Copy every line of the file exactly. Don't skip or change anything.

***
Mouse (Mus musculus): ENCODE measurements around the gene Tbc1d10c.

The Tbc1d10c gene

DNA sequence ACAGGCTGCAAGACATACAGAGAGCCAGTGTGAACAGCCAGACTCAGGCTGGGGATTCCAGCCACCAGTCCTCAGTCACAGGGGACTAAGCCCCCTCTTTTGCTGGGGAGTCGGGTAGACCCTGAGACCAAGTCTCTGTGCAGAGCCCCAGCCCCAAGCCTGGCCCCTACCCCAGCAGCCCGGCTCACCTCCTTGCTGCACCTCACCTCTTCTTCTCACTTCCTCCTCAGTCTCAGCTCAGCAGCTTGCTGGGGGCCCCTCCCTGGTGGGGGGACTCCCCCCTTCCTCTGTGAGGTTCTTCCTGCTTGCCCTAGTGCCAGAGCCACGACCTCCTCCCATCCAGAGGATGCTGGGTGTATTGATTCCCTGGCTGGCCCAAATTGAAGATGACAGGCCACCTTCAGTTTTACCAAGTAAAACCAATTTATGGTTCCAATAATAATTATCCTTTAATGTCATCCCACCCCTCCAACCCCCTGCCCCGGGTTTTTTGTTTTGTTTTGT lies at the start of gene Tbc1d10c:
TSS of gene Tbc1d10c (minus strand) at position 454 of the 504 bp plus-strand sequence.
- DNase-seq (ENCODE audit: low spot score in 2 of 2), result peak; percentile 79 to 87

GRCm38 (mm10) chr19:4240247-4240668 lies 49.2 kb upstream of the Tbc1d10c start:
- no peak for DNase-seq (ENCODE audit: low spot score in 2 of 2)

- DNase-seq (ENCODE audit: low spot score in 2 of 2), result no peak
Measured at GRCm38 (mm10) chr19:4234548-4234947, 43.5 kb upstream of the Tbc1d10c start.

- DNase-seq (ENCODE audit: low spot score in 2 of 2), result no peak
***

Mouse (Mus musculus): ENCODE measurements around the gene Tbc1d10c.

The Tbc1d10c gene

DNA sequence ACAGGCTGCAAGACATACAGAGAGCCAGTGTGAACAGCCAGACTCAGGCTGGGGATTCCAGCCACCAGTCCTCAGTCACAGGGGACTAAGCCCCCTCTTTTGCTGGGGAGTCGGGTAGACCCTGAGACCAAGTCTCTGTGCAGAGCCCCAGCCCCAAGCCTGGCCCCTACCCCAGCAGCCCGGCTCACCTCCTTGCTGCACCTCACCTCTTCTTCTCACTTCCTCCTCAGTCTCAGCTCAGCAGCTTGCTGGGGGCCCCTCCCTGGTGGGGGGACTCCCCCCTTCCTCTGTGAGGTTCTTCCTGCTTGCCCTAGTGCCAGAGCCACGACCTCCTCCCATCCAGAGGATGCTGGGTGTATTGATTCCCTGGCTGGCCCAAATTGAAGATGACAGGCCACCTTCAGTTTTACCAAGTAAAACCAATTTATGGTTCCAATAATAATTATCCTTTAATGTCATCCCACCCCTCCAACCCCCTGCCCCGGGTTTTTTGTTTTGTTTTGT lies at the start of gene Tbc1d10c:
TSS of gene Tbc1d10c (minus strand) at position 454 of the 504 bp plus-strand sequence.
- DNase-seq (ENCODE audit: low spot score in 2 of 2), result peak; percentile 79 to 87

GRCm38 (mm10) chr19:4240247-4240668 lies 49.2 kb upstream of the Tbc1d10c start:
- no peak for DNase-seq (ENCODE audit: low spot score in 2 of 2)

- DNase-seq (ENCODE audit: low spot score in 2 of 2), result no peak
Measured at GRCm38 (mm10) chr19:4234548-4234947, 43.5 kb upstream of the Tbc1d10c start.

- DNase-seq (ENCODE audit: low spot score in 2 of 2), result no peak